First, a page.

- The Union Minister of State, in-charge of Revenue of finance… Member
- The Minister In-charge of finance or taxation
- State Finance Ministers
- Two representatives from UTs
The GST council will be chaired by the Union finance minister. A state finance minister will be deputy chairman.
Voting under the GST Council
The Centre will have one-third vote. All states together will have a two-third. To adopt a resolution, three-fourth majority would be required. This will make a near-consensus between the centre and the states an imperative for any major decision.
Functions of the GST Council
- The council will have the last say in finalizing the shape of the GST.
- It will finalize the tax rate under the GST as well as the revenue threshold for traders to be exempt from this tax.
- It will prepare the model Central, State and Integrated GST laws.
- It will make recommendations on the taxes, cesses and surcharges that will be subsumed by the GST.
- It will also decide if and when petroleum and petroleum products will come under the GST’s ambit.
- The council will also decide which goods and services will be exempt from the tax to protect the common man as well as the fine print of the sharing of administrative duties between the central board of excise and customs and the state tax officers.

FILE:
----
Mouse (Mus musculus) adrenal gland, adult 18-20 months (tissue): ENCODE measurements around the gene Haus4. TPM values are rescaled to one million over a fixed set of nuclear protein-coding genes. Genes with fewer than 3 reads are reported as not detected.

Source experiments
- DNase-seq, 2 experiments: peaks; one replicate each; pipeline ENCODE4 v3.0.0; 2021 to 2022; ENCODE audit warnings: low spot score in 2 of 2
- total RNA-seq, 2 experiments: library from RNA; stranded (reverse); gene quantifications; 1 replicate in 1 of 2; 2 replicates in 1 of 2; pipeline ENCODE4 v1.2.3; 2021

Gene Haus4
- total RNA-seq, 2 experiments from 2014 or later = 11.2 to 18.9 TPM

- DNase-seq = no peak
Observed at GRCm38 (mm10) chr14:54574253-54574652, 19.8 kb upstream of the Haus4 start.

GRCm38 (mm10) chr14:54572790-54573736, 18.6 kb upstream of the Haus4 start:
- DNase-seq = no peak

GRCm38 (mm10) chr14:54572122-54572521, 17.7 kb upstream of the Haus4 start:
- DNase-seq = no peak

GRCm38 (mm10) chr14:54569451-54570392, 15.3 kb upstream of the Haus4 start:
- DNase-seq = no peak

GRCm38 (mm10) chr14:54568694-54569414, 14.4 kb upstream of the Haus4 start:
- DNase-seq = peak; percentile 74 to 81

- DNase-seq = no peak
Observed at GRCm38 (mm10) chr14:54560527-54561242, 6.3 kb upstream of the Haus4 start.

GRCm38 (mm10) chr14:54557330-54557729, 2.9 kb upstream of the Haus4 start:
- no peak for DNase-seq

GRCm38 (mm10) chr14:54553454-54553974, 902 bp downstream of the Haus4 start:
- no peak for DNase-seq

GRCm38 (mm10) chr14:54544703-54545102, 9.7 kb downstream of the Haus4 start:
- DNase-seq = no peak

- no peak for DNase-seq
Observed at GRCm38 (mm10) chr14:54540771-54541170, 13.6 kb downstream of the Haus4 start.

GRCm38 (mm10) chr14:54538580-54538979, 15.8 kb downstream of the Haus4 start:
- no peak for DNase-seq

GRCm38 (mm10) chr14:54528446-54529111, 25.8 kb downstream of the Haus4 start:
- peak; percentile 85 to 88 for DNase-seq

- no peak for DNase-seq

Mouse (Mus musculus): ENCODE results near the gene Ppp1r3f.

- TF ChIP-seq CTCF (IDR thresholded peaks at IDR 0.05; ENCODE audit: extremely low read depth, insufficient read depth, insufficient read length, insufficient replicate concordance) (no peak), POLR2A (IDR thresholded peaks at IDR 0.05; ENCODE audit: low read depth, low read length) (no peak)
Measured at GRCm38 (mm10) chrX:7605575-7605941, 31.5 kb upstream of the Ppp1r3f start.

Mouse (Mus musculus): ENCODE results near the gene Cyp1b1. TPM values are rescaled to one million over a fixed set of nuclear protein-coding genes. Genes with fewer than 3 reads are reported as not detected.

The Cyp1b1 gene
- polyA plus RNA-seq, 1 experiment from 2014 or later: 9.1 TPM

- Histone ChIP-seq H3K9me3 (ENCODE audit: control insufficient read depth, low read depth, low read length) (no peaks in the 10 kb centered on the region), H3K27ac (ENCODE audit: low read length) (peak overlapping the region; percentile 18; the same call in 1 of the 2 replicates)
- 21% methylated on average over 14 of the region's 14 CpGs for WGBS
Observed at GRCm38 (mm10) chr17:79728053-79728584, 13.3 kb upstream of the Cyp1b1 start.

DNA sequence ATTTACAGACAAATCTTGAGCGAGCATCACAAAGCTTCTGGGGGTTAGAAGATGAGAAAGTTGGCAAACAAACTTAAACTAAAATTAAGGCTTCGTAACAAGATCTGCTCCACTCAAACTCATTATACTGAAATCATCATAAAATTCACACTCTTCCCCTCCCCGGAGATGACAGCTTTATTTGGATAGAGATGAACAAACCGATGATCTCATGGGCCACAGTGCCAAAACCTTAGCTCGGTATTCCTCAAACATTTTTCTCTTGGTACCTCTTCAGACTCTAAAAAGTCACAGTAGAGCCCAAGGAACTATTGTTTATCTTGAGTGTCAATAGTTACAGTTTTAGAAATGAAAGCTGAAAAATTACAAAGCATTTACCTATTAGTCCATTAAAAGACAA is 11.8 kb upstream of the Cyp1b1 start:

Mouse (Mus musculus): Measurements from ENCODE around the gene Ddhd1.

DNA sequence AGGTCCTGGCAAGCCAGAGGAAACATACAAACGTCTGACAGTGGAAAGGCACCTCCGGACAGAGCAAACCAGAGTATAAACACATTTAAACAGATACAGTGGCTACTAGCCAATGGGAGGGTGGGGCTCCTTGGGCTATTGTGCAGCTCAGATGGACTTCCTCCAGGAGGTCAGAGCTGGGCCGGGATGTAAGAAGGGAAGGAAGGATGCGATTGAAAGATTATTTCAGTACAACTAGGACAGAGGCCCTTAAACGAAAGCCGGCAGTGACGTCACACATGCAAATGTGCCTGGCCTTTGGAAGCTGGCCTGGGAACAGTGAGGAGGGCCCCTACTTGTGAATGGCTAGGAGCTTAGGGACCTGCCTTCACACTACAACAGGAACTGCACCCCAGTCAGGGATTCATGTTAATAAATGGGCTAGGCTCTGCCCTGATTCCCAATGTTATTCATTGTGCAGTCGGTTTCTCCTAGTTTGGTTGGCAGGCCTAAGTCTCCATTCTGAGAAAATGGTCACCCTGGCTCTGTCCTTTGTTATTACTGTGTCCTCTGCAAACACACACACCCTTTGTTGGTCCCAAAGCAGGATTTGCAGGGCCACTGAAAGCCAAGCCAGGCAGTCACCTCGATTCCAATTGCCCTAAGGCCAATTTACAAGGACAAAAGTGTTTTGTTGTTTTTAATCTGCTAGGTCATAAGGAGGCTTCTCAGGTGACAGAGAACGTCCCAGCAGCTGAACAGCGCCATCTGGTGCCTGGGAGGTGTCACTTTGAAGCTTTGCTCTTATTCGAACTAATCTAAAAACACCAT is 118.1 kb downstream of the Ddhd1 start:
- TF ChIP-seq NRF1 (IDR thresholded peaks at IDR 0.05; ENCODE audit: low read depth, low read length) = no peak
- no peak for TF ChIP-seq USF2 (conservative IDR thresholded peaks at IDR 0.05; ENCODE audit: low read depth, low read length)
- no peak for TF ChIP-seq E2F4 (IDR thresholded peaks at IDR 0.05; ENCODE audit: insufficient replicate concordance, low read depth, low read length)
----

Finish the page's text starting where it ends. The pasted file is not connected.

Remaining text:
- The council will also have the final say on the mechanism to resolve disputes that may arise between the centre and the states or between states.
(c) IT Infrastructure – the GSTN
The work-horse entity that was created to function as a digital platform for administering the tax transactions by tens of thousands of business entities is the Goods and Services Tax Network (GSTN).
The Goods and Services Tax Network (GSTN) is a non-government non-profit private limited company created for providing the front end and back end IT and infrastructural support for the working of GST. It is registered as a non – profit Company under the New Companies Act in March 2013. Following are the main functions of GSTN:
(i) facilitating registration;
(ii) filing of returns and forwarding the returns to Central and State tax authorities;
(iii) computation and settlement of IGST;
(iv) matching of tax payment details with banking network;
(v) providing various Management Information System reports to the Central and the State Governments based on the tax payer return information;
(vi) analysis of tax payers’ profile; and
(vii) running the matching engine for input tax credit
As a non-government the Governments –Centre, states plus UTs hold 49% of GSTN. Central government holds 24.5% while the remaining governmental share of 24.5% is held by sub-national governments (states and UTs). The remaining 51% share is divided among five financial institutions—LIC Housing Finance with 11% stake and ICICI Bank, HDFC, HDFC Bank and NSE Strategic Investment Corporation Ltd with 10% stake each.
Private sector IT vendors will develop the web or mobile base interfaces for taxpayers to interact with the GST network. They will be called as GST Suvidha Providers.